Dog Bar... our favourite bar in Prague

Translated by Jodie Oliver — 3 years ago

Original text by Karo Hahn

My Erasmus friends have often told me about the well-known and ever-popular Dog Bar. "We definitely have to go there at the weekend! You've been in Prague for a few weeks and you still haven't seen the Dog Bar - unbelievable. " OK. Said and done. We met directly in front of the bar, which also happens to be close to the National Theatre, on the Friday evening. From the tram I could see a queue for an unassuming entrance of a club. The name of the club "Vzorkovna" was penned above its entrance. It looked run-down and the people who were standing in the queue looked like your typical underground-club-goers. When the other Erasmus students arrived, they dragged me along to the queue, to this ominous establishment amongst all the hipsters. Huh? I thought we were going to the Dog Bar? Yeah, we were there. The bar is actually called Vzorkovna but is also known as Dog Bar by some people. I was confused and a little bit sceptical. An hour wait just to get into a BAR? We finally got to the entrance and were greeted by a typical bouncer (an unfriendly, bald, muscly man giving out tokens). The bar didn't accept cash and instead you had to deposit a sum of money on a chip and then used this to pay for food and drink. (More to come on the drinks menu).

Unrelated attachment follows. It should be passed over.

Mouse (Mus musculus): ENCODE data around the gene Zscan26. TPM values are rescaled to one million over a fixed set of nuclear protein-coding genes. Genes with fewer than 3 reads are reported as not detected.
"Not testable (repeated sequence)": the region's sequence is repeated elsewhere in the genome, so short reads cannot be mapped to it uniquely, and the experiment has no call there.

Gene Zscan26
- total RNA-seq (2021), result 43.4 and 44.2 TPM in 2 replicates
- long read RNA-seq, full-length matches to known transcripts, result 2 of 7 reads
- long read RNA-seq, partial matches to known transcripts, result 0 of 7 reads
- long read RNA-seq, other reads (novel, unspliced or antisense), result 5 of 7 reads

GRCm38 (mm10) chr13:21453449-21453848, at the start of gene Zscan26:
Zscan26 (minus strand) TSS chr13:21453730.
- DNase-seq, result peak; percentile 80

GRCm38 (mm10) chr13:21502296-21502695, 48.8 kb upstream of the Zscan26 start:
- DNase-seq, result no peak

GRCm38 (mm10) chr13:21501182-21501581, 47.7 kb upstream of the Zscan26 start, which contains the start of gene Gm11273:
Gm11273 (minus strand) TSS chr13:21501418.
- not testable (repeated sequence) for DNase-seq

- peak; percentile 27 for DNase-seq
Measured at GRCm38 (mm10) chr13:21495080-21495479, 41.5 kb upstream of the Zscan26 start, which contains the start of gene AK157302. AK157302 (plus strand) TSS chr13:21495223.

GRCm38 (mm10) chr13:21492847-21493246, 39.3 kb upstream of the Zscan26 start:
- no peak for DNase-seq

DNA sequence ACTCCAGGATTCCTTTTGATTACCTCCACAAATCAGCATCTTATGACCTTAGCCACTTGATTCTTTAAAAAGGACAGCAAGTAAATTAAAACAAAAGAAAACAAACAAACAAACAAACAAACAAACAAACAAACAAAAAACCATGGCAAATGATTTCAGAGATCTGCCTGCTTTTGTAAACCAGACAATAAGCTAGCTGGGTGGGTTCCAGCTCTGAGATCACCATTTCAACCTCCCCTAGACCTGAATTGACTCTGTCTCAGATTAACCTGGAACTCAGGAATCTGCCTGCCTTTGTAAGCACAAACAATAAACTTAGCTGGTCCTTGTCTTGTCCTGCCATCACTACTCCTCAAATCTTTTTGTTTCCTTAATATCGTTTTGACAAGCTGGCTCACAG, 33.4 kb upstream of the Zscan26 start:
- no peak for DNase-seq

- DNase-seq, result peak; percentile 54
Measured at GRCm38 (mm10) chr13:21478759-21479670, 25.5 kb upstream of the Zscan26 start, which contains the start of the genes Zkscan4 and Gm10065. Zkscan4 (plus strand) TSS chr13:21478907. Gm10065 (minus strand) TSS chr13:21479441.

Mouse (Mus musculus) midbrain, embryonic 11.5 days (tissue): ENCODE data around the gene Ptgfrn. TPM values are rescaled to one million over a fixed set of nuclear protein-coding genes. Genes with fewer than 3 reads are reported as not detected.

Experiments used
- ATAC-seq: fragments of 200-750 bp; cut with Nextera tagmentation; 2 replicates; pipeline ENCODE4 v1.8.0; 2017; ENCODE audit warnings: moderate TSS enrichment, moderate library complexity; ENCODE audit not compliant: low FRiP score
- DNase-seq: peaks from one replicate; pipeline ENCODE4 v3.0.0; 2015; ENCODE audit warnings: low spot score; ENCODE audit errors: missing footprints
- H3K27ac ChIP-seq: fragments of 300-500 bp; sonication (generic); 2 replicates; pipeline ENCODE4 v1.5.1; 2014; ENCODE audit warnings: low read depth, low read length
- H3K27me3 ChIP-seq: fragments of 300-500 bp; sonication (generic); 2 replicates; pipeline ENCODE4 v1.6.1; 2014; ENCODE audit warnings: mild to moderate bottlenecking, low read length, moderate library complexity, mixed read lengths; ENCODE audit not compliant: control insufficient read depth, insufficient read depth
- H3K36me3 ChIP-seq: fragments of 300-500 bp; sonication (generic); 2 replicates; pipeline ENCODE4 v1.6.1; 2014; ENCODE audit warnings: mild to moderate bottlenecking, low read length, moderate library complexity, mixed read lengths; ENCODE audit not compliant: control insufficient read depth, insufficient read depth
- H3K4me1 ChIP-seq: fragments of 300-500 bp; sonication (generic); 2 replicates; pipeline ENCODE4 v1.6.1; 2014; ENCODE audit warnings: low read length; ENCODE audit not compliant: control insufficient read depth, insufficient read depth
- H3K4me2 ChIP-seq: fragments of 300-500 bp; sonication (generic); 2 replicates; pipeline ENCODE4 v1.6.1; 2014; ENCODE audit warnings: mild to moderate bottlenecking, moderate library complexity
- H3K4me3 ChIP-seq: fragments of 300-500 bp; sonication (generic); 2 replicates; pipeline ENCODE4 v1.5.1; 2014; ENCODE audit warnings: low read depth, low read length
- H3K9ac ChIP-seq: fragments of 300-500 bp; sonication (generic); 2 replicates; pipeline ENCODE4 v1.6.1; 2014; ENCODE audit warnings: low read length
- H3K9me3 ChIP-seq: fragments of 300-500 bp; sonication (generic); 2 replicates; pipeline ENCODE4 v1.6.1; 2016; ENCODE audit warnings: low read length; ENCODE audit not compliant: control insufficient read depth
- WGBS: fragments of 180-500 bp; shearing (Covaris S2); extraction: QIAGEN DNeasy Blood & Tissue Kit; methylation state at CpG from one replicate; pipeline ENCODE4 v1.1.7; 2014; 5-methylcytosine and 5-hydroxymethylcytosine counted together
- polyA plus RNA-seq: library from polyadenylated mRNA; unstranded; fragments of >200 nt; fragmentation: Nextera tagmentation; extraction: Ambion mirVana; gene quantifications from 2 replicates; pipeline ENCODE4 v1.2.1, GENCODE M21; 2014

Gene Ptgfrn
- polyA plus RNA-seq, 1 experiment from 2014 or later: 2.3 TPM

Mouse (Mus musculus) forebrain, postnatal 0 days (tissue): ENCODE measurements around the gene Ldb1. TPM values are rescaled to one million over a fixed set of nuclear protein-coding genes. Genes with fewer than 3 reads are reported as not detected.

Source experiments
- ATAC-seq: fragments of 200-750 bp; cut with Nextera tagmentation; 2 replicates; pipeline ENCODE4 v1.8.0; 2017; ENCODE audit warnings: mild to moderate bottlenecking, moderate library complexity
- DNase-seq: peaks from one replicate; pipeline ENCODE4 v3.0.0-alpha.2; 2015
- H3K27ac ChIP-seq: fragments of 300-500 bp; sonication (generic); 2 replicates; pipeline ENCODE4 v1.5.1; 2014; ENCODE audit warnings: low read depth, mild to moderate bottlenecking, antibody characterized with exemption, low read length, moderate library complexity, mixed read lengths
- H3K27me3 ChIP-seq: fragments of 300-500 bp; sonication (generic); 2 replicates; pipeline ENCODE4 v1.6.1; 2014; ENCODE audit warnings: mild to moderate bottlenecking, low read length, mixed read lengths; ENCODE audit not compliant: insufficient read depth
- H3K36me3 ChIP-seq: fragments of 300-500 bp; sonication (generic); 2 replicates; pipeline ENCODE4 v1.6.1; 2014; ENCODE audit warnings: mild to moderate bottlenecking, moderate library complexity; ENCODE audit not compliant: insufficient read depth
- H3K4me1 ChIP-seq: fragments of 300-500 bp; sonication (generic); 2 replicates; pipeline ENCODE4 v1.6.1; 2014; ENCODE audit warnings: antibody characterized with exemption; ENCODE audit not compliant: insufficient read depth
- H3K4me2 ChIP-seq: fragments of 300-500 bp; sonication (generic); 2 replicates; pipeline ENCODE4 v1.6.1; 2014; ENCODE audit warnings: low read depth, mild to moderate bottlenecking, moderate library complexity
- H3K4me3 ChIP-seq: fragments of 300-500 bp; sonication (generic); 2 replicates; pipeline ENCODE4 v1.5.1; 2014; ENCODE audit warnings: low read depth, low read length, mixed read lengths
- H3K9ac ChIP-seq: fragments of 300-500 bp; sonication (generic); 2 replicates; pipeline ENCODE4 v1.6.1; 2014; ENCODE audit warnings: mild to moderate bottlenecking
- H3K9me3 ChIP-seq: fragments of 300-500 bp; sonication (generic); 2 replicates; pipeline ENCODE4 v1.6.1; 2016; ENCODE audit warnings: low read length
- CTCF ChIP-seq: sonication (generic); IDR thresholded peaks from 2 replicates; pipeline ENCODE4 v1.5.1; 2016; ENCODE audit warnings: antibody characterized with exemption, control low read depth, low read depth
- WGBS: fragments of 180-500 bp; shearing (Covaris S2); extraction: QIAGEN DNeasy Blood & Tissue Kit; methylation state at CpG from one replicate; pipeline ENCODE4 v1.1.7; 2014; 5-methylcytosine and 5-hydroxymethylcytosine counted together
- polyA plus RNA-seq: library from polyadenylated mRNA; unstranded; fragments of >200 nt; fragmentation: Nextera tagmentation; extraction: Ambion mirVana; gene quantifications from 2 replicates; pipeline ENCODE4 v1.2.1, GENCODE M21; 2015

So after paying and after the guys in the group were groped by the bouncers for absolutely no reason, we went downstairs. It actually reminded me of an underground club. The stairs lead onto a seating area, which couldn't have been more unique, with loads of people and I could not put the atmosphere of the bar into words, let alone describe it. We made out way to the bar where a few people were already being served by an unfriendly and vulgar barmaid. The choice of drinks here included Czech beer, wine, different varieties of spirits and a variety of non-alcoholic drinks. Wine and beer were served in what appeared to be jam-jars, which was not only original but also emphasised the bar's concept. The prices were higher than average; it was 30 CZK for a 250ml glass of wine (about €1. 10). Of course it wasn't the best wine but I was kind of disappointed. You can almost always find somewhere to sit. If not you can keep yourself entertained in the fussball room or (and this is the highlight) you can spend the evening on the dance floor. It is certainly unusual to have a dance floor in a bar but in Vzorkovna there is a DJ at the mixing deck and sometimes even live bands come and play. Our original plan for the evening was to have one or two beers but we enjoyed the club so much and we had so much fun that we stayed until 3am, when the bar closed and we were thrown out!

There are some small details that make Vzorkovna what it is. If you can look past the unfriendly staff, the dirty toilets and the somewhat 'rough' atmosphere you will love Dog Bar. This bar is clearly something completely special and you definitely won't be able to find anything like it in the world.

A little side note for those who are still asking why Vzorkovna is known as Dog Bar: The owner of the bar owns a huge dog. To say its the same size as a calf would be an understatement. This dog also runs around the place and gets snuggles from many visitors.

PS: I would like to apologise for the quality of the photos. It's impossible to get loads of good quality photos of the bar with an iPhone.

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